For many westerners, Christmas and New Year's Eve are typically associated with snowfall, chestnuts roasting on open fires, mulled wine, and generally being cold. In Australia, it's the middle of summer – this year predicted to be one of the hottest – and the open fires are hopefully restricted to barbecues charring festive flavor into sausages and steaks (and chicken for the vegetarians).
While it might seem jarring to those from the northern hemisphere to spend this time of year trying to avoid sunburn rather than snowstorms, Yule time in the "sunburnt country" is the best time to visit. Sydney – a notoriously grumpy city in winter – comes to life in the warmer months, outdoorsy activities come to the fore and there's a summer schedule of activities that includes music festivals, the performing arts, markets, cricket, and more. Many events are staged around the jewel in the city's crown – Sydney Harbor – giving you more of an excuse to enjoy Australia's brilliant summer weather.
If you're going to Sydney in summer, you're probably going to visit Bondi Beach. A weekend here can easily draw up to 30,000 people, but with more than a kilometer of sand (0.62 miles) there's enough space for everyone. Getting in and out can be hectic, but the array of restaurants, cafés and pubs within walking distance – Bondi Icebergs and the Beach Road Hotel, for instance – you can easily linger until most of the crowds have gone.
Bondi Beach Markets have been a Saturday mainstay for 18 years and provide a casual forum for local fashion, artisanal goods, gourmet food, jewelry and arts and crafts. In the evenings, the beachfront hosts the Flickerfest short film festival in the surf pavilion, an annual event that runs from 10-19th January, 2014. Travelers opting for a beach vacation can find convenient and affordable accommodation in Sydney around Darlinghurst or King's Cross.
New Year's Eve
New Year's Eve is a big deal in Sydney. The fireworks displays – at 9pm and midnight – draw millions of people to vantage points around and on the harbor. From lunchtime, groups can be seen laying out picnic blankets to secure the best position – the most popular viewing areas are around the Opera House and Mrs. Macquarie's Chair – both to the east of the Harbor Bridge. An all-night entertainment program keeps spectators entertained around the Opera House until countdown when the final fireworks extravaganza reveals the year's special Harbor Bridge message.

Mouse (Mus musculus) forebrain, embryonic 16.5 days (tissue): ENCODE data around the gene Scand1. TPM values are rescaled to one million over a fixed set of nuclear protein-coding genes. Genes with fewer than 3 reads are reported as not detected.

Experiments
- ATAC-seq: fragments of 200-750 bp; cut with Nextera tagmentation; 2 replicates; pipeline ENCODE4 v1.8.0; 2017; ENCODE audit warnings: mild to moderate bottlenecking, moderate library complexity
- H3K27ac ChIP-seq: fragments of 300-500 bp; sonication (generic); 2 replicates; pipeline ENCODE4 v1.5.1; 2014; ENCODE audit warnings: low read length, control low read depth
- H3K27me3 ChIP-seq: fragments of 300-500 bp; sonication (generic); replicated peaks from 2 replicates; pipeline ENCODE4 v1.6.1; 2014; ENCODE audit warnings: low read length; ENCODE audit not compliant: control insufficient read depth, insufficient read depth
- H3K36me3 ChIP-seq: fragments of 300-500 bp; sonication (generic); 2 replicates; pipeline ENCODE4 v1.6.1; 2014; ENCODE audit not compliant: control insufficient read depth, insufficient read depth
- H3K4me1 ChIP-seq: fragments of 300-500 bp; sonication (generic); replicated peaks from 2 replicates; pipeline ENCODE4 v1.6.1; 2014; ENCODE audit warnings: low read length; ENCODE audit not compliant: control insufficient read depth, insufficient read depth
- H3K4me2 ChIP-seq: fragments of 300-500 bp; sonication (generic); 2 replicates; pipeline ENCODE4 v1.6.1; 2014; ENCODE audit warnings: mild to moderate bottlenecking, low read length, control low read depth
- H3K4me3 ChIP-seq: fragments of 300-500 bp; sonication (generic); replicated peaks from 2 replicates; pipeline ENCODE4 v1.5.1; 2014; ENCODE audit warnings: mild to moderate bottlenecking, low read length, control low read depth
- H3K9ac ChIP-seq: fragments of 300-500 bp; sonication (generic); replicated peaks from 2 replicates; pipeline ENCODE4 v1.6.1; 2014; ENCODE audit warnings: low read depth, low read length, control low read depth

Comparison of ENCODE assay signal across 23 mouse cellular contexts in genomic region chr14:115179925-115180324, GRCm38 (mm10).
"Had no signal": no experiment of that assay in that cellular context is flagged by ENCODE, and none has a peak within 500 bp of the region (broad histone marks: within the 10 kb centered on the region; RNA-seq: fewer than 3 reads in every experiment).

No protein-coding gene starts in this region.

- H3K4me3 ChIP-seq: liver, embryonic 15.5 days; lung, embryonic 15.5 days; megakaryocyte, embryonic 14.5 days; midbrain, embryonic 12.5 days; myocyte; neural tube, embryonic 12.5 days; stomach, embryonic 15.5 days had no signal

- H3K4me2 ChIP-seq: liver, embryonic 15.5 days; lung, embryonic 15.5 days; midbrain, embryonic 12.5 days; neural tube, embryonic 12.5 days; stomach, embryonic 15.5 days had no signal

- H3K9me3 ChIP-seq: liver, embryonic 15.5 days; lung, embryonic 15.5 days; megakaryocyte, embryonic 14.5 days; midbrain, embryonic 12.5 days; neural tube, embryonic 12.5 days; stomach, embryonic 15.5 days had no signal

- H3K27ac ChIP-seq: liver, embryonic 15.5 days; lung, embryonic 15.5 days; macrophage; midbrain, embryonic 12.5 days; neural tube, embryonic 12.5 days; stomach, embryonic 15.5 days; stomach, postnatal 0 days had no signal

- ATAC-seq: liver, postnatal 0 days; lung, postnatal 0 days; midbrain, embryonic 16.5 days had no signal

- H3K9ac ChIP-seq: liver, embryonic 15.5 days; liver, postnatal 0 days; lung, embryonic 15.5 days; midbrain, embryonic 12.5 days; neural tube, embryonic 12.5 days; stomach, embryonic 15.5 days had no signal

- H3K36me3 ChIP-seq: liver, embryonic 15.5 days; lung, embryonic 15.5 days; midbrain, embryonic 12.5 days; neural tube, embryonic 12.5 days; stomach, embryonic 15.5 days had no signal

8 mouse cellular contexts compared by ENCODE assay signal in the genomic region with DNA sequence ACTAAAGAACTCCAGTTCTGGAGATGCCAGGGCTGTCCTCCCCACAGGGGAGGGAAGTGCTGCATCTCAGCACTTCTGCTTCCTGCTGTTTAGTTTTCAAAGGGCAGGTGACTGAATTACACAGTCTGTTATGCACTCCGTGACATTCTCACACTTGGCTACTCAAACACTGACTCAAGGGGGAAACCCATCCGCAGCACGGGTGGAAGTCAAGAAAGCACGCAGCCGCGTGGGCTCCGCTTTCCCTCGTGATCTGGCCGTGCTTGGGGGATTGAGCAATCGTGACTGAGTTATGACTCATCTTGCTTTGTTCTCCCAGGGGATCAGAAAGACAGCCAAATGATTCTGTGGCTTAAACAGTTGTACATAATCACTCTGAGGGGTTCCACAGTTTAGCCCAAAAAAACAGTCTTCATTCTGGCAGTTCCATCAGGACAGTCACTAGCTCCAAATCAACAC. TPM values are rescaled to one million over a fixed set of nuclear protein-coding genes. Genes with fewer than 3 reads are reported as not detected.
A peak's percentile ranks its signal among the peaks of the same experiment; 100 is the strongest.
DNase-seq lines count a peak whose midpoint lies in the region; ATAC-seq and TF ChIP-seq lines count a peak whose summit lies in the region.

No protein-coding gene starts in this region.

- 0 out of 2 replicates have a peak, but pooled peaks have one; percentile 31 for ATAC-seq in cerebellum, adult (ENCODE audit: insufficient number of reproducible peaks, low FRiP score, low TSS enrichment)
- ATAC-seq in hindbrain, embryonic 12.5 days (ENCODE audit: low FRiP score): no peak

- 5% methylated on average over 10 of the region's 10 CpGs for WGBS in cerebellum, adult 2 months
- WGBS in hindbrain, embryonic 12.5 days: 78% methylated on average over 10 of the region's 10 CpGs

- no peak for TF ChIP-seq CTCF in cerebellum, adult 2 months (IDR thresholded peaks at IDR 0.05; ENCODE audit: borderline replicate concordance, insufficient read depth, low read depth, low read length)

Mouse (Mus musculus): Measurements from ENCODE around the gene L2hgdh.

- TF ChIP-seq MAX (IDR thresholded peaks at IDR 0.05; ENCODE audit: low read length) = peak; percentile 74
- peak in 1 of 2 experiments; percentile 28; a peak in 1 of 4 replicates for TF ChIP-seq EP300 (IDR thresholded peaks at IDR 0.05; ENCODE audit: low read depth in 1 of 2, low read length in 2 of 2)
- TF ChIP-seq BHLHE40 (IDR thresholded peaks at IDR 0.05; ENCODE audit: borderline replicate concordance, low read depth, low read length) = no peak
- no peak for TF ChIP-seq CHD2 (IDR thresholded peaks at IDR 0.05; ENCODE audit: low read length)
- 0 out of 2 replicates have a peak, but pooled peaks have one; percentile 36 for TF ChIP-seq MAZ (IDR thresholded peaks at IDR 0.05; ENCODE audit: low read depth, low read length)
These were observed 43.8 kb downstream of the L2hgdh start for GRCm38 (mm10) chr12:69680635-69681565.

Around the city are countless New Year's Eve events – most of them geared towards youthful revelry, offering international and local DJs and bands until well into the wee hours. Then there's Field Day electronic music festival on New Year's Day, staged in the picturesque gardens of the Domain in the inner city. Some hotels in Sydney CBD are located close to the harbor and the domain, so travelers can really immerse themselves in the local New Year spirit.
The Opera House
There's always something going inside Australia's most recognizable landmark. There are daily tours of the Opera House, so you can get an appreciation for its architecture and design, but if you want to experience it as a performance venue, there are plenty of great acts on this year. The program is all-encompassing, including contemporary music (December sees Jack Johnson and John Legend perform), classic opera ('The Magic Flute' runs January through to the end of March), and comedy (David Sedaris does stand-up mid-December). Kid's programs (it's the school holiday break) and theater productions are also common throughout the season.
Sydney might not have the cultural caché of Melbourne, but it still has plenty to offer art lovers. The Museum of Contemporary Art in Circular Quay plays host to 'War Is Over! (if you want it)' by Yoko Ono, from now until the end of February, which includes a film component and talks by local artists. Over at the Justice and Police Museum, the City of Shadows exhibition offers a glimpse of Sydney's criminal landscape featuring fascinating police forensic photographs from 1912 to 1948. At the other end of the spectrum is the Game Masters exhibition at the Sydney Powerhouse Museum. With more than 100 playable games, this interactive exhibition showcases the best of gaming across all platforms, featuring the best arcade, console, PC and mobile games of the last 40 years.
Australia is a sports-loving nation, and summer heralds a new season of cricket, from domestic matches to the Ashes. The Sydney Cricket Ground hosts the five-day Ashes Test Match against England from Friday 3 January, 2014. The SCG also hosts One Day International matches, with a match against England scheduled for 19 January 2014.
Zoos and animals
An Australian holiday is not quite complete without at least one koala or kangaroo sighting, and Taronga Zoo on the harbour is one of the best places to achieve this. This summer the Lemur Forest Adventure opens, where visitors can watch lemurs in a simulated habitat and kids can play in jungle gym-like terrain. For getting close to the animals, there are special programs that let you feed the giraffes, and areas where you can pet a koala or a kangaroo, or hold a native Australian snake.
A major contributing factor to Sydney's social schedule is the Sydney Festival. A celebration of the arts, it runs from 9-27 January 2014 and encompasses music, theatre, art installations, family activities and dining across several indoor and outdoor venues. Paradiso at Town Hall is a big draw for music lovers, with nightly shows ranging from DJ sets to modern orchestra, while the free Symphony in the Park provides classical music under the stars, capped off with a fireworks display. One of the more internationally famous visitors of the Sydney Festival is Florentijn Hofman's five-storey Rubber Duck, floating in Darling Harbor from 5-23 January, 2014.
Have a Merry Christmas in Sydney, and don’t forget the sunblock!